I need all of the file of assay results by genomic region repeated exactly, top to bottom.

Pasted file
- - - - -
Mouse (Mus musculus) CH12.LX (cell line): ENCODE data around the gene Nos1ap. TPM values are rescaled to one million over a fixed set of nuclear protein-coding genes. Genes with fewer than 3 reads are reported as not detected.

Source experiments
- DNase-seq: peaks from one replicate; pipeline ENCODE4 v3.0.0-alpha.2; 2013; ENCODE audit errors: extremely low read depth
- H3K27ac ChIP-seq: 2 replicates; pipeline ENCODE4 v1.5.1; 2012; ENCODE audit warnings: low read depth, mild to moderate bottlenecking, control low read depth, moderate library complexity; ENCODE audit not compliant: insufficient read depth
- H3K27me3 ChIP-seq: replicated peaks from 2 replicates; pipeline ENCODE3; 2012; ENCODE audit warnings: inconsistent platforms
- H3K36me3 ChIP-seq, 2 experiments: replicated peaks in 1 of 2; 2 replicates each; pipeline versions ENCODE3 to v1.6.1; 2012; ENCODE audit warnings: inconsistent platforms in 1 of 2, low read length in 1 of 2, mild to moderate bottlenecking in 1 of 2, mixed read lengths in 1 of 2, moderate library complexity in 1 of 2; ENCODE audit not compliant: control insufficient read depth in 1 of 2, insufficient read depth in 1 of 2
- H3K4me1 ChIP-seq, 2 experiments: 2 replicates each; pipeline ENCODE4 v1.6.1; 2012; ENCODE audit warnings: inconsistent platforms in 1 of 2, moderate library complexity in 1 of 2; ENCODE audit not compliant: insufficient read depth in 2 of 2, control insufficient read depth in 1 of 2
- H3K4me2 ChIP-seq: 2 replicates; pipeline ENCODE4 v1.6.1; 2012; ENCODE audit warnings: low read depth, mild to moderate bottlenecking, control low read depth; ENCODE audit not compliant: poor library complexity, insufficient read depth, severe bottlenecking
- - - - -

Mouse (Mus musculus) CH12.LX (cell line): ENCODE data around the gene Nos1ap. TPM values are rescaled to one million over a fixed set of nuclear protein-coding genes. Genes with fewer than 3 reads are reported as not detected.

Source experiments
- DNase-seq: peaks from one replicate; pipeline ENCODE4 v3.0.0-alpha.2; 2013; ENCODE audit errors: extremely low read depth
- H3K27ac ChIP-seq: 2 replicates; pipeline ENCODE4 v1.5.1; 2012; ENCODE audit warnings: low read depth, mild to moderate bottlenecking, control low read depth, moderate library complexity; ENCODE audit not compliant: insufficient read depth
- H3K27me3 ChIP-seq: replicated peaks from 2 replicates; pipeline ENCODE3; 2012; ENCODE audit warnings: inconsistent platforms
- H3K36me3 ChIP-seq, 2 experiments: replicated peaks in 1 of 2; 2 replicates each; pipeline versions ENCODE3 to v1.6.1; 2012; ENCODE audit warnings: inconsistent platforms in 1 of 2, low read length in 1 of 2, mild to moderate bottlenecking in 1 of 2, mixed read lengths in 1 of 2, moderate library complexity in 1 of 2; ENCODE audit not compliant: control insufficient read depth in 1 of 2, insufficient read depth in 1 of 2
- H3K4me1 ChIP-seq, 2 experiments: 2 replicates each; pipeline ENCODE4 v1.6.1; 2012; ENCODE audit warnings: inconsistent platforms in 1 of 2, moderate library complexity in 1 of 2; ENCODE audit not compliant: insufficient read depth in 2 of 2, control insufficient read depth in 1 of 2
- H3K4me2 ChIP-seq: 2 replicates; pipeline ENCODE4 v1.6.1; 2012; ENCODE audit warnings: low read depth, mild to moderate bottlenecking, control low read depth; ENCODE audit not compliant: poor library complexity, insufficient read depth, severe bottlenecking